Glendale City College celebrates its 85th anniversary this year. Those who witnessed the founding of GCC or studied during the first years of the college are no longer with us but thanks to the archives in the GCC library, the early years in the campus aren’t a mystery.
In 1920, development in Glendale became active. Banks, stores, and automobile showrooms invaded the city. Construction of the Alex Theatre in 1925 stimulated the rise of culture in Glendale. A couple of years later, the city got its own Grand Central Airport and Southern Pacific train depot.
With its population 2,746 in 1910, 13,576 in 1920 and 62,736 in 1930, Glendale became known as the “ fastest growing city in America”. The city was in dire need of local higher education.
City Councilman John R.Grey brought the idea of new college to the Glendale Unified School District board of trustees on behalf the interest of La Crescenta, Glendale and Tujunga cities. The Board decided to establish a ”junior college course.” In Sept.13, 1927, Glendale Junior College opened, however, because it did not have its own building, it had to move into the local high school at Verdugo and Broadway.
Only 139 students and nine faculty members were part of the college in its first year. Classes included English, foreign languages, mathematics, science, social science, commerce and mechanical arts. George Moyse was elected as a principal of the new college. His wife, Ethel Hume-Flood Moyse, was named as the dean of women.
In 1929, new homes were prepared for the college. The school moved to Harvard, located at the place of Glendale Public library.
Many of the original college rules and regulations stayed with us until today. The college policy was formed in first years of college, and did not experience big changes until now. Clubs were very popular , but they had more abstract names than today and membership was free.
However, the acceptance rules were more strict. Alpha Gamma Sigma, Vaquero Riders, Cosmopolitan Club, Radio-Drama Club, Bible Club, Aviation Club were open for students with good grades.
The Code of Honor was so influential in the junior college that any professor could easily leave his students during a test and come back just in the end of the class.
Dances were one of the favorite pastimes for students. The college events were created not just for entertaining students but also for developing and polishing their good manners. Hell Week, Corral Day, Spring Sport Day, Slay Day, Round Up Day and the Cotton Dance brought together new and old students.
During the first years of existence of the college, the war between sophomores and freshmen was severe. The Sophomore Vigilance Committee was organized.The Committee published a Codex of rules that freshmen called “Obey Frosh Rules Obey.” It was posted everywhere around the campus and printed in the campus newspaper, the Galleon. The rules demanded a freshman to wear a dink all the time. Mike Eberts, professor of Mass Communications writes in his article, “Glendale Junior College: The First Decade”, that dinks were “intentionally ridiculous looking green beanies with a small visor—were an emblem of the rivalry between sophomore and freshman.”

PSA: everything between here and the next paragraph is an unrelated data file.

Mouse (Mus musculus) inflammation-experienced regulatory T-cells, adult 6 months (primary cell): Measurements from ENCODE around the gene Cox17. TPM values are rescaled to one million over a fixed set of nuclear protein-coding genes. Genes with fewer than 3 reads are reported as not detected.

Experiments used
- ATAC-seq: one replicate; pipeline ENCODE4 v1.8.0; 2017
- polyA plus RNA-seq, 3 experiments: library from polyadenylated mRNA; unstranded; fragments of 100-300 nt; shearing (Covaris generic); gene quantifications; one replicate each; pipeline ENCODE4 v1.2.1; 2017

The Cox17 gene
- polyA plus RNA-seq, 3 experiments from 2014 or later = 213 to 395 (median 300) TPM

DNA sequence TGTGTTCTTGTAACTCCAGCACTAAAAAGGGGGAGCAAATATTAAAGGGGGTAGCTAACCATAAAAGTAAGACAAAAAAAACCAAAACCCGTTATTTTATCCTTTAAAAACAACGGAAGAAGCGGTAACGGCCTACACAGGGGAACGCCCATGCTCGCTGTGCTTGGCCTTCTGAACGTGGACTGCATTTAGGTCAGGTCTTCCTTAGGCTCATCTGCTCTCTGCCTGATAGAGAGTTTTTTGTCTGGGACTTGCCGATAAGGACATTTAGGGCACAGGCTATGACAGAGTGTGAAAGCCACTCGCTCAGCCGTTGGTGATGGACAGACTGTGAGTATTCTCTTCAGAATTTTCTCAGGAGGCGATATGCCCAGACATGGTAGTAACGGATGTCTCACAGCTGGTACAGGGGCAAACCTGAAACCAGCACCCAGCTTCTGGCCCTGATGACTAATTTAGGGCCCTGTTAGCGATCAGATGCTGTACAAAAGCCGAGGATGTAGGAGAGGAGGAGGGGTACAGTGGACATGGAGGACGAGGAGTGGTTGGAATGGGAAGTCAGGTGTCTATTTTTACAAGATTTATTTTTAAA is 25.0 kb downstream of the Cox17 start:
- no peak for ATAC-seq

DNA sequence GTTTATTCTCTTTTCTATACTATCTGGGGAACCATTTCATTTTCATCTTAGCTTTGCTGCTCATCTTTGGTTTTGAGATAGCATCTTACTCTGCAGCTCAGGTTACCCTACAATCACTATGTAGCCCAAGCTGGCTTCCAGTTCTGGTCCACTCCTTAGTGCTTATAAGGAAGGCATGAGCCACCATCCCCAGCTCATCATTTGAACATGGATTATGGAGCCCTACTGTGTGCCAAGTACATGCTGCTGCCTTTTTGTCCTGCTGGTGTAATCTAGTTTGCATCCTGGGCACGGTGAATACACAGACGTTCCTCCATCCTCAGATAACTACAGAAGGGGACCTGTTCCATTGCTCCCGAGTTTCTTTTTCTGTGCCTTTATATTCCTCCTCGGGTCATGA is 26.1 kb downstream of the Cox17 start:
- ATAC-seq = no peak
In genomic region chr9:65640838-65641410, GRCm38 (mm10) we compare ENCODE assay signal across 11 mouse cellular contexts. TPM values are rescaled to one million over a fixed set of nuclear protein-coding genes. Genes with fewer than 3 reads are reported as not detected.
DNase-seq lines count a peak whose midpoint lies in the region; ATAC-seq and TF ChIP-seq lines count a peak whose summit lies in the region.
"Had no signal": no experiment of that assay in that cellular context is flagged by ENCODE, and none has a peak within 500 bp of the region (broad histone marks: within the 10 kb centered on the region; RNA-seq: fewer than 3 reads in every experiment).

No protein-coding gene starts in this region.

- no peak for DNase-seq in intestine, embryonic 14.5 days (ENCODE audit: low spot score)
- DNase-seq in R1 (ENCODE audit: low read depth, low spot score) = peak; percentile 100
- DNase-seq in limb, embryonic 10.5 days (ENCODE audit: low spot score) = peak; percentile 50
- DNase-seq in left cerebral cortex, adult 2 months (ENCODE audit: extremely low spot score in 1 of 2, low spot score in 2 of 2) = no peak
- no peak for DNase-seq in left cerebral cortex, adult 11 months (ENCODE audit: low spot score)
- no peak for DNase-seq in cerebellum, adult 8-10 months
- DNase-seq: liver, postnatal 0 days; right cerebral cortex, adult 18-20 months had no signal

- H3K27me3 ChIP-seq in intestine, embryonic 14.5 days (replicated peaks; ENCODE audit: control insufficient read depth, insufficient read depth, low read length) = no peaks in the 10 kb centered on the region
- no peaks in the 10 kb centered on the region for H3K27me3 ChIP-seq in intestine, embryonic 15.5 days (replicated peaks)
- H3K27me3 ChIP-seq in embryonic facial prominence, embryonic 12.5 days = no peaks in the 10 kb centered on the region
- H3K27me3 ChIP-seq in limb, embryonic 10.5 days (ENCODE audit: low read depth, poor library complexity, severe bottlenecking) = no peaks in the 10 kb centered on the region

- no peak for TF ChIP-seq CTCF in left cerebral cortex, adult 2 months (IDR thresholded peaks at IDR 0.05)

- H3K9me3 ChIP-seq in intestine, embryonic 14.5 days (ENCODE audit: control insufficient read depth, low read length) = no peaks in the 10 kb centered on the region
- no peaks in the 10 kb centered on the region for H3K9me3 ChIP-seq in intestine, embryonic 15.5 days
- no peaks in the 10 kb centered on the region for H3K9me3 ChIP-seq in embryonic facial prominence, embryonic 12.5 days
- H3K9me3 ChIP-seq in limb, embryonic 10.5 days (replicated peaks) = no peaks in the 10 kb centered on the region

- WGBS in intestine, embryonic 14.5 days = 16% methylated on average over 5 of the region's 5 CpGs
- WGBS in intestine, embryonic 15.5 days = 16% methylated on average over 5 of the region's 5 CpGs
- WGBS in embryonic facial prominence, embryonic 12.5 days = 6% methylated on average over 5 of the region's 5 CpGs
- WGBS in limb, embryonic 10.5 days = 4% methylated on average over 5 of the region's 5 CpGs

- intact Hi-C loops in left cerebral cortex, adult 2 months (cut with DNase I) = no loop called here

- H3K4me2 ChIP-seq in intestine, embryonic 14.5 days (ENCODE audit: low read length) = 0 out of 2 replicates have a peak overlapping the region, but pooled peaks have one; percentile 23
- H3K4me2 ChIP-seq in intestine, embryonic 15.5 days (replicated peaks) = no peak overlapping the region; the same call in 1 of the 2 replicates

In the fall of 1930, the college saw a sheet of paper with “frosh” painted over it and lifted on the top of the campus flagpole. It was a riot of freshmen. For revenge, sophomores kidnapped the freshman vice president for a few hours. After the exhortations of administration and faculty, the vice president was released.
An earthquake in 1933 changed plans of the college. The college was considered not safe enough in its current building on Harvard and classes had to move into tents. For three years from 1934 to 1937 classes were conducted in 15 bungalows.
Chester Lynch in his “ History of Glendale City College” writes, “If you were not particularly interested in what your instructor was saying, you could listen to instructors in the tents on either side, two or one over you wished.”
Among the three options of sites for the construction of the future campus of Glendale College, Verdugo site was chosen. And finally, in 1937 the college moved to its first own home. The Administration building and science building, called Real Camino Building were first opened for students.
The college newspaper, the Galleon, was renamed to El Vaquero and college colors were changed.
In 1938 few new courses were added to the curriculum of the college: History of Art, Modern Art, Elements and Principles of Art, House Design and Decoration, History of Aviation, Theory of Flight, Aerodynamics, Construction of the Airplane Engine, Modern English and Social English.
By the 1940s, the college counted 1344 students for the day and evening programs.
That all changed when World War II arrived. The war slowed down every single aspects of living, with no exception for education.
The college barely survived the war. Enrollment dropped to 312 in 1943 and the proportion of women to men was 29:1. The enrollment situation stabilized after the war finished in 1948.
GCC’s Alma Mater is filled with atheletic greats such as: swimmer Cathy Ferguson, two-time Olympic gold medalist, Juno Stover-Irwin, four-time Olympic diver, Frank Clifford Wyckoff, triple Olympic gold medal winner in 4×100 meter relay Bob Gagliano and Andy Reid, head coach of the Philadelphia Eagles.
Famous entertainers who were former students of GCC include Ryan Seacrest, Eva Mendes, Sean William Scott and Dan Harmon.
Since its opening in 1927 with a little more than a hundred students, GCC is now home to more than 15,000.
GCC is still expanding, new construction plans are waiting for completion next year and despite all financial difficulties, the college continues to accept new students and produce professionals in different fields.